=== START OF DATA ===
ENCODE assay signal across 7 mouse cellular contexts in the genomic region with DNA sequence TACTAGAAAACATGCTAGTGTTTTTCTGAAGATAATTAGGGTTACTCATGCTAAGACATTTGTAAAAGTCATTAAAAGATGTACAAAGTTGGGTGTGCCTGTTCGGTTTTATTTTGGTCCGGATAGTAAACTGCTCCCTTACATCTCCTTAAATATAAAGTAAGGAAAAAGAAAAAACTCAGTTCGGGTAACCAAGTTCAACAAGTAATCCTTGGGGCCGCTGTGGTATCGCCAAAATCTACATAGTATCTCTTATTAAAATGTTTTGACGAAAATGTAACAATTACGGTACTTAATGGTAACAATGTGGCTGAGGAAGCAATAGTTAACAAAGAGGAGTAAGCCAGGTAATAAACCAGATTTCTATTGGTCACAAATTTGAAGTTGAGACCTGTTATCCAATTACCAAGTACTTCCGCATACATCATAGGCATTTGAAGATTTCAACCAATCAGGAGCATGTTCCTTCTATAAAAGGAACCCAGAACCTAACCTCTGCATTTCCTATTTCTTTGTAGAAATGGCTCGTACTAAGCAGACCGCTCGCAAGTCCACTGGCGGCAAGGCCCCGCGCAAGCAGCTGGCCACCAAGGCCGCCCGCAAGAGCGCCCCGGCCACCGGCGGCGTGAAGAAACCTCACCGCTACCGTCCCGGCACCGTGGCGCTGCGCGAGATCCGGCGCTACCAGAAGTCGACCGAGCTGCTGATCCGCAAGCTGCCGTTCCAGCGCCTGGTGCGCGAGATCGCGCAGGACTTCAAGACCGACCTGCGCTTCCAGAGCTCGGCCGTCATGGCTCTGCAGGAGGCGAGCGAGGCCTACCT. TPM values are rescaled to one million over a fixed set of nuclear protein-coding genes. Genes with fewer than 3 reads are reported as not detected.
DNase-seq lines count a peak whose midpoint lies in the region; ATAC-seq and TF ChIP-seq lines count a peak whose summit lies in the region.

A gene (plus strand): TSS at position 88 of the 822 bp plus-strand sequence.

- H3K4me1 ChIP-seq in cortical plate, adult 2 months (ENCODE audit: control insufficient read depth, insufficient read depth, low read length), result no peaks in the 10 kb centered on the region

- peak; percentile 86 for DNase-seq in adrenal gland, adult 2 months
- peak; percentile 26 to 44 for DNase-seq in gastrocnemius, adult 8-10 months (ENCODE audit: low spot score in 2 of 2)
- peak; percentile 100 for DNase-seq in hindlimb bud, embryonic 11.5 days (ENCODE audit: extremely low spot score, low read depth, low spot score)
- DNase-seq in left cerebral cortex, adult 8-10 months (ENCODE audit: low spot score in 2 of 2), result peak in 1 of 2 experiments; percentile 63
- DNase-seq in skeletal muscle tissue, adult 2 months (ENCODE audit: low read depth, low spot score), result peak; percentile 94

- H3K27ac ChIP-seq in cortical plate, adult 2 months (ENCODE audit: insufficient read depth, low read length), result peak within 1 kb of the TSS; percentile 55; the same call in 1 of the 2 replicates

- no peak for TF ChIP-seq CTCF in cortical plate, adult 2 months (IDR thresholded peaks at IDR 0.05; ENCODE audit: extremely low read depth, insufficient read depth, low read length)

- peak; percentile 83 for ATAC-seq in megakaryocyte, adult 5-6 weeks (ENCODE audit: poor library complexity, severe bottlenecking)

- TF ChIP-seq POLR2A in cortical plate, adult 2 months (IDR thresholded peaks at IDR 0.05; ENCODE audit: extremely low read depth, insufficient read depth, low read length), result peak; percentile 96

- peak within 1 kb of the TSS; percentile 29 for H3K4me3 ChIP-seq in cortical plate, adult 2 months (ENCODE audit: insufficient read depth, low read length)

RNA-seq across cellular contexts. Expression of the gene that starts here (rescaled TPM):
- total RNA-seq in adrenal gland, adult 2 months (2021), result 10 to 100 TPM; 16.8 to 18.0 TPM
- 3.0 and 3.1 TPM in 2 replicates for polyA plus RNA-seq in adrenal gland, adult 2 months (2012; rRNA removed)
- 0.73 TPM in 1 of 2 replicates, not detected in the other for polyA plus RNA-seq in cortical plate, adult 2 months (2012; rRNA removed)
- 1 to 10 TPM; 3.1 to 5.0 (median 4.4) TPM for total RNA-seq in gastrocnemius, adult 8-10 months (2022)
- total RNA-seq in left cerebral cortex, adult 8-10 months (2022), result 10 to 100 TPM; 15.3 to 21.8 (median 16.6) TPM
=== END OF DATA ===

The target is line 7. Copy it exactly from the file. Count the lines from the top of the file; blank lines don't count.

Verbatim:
- peak; percentile 100 for DNase-seq in hindlimb bud, embryonic 11.5 days (ENCODE audit: extremely low spot score, low read depth, low spot score)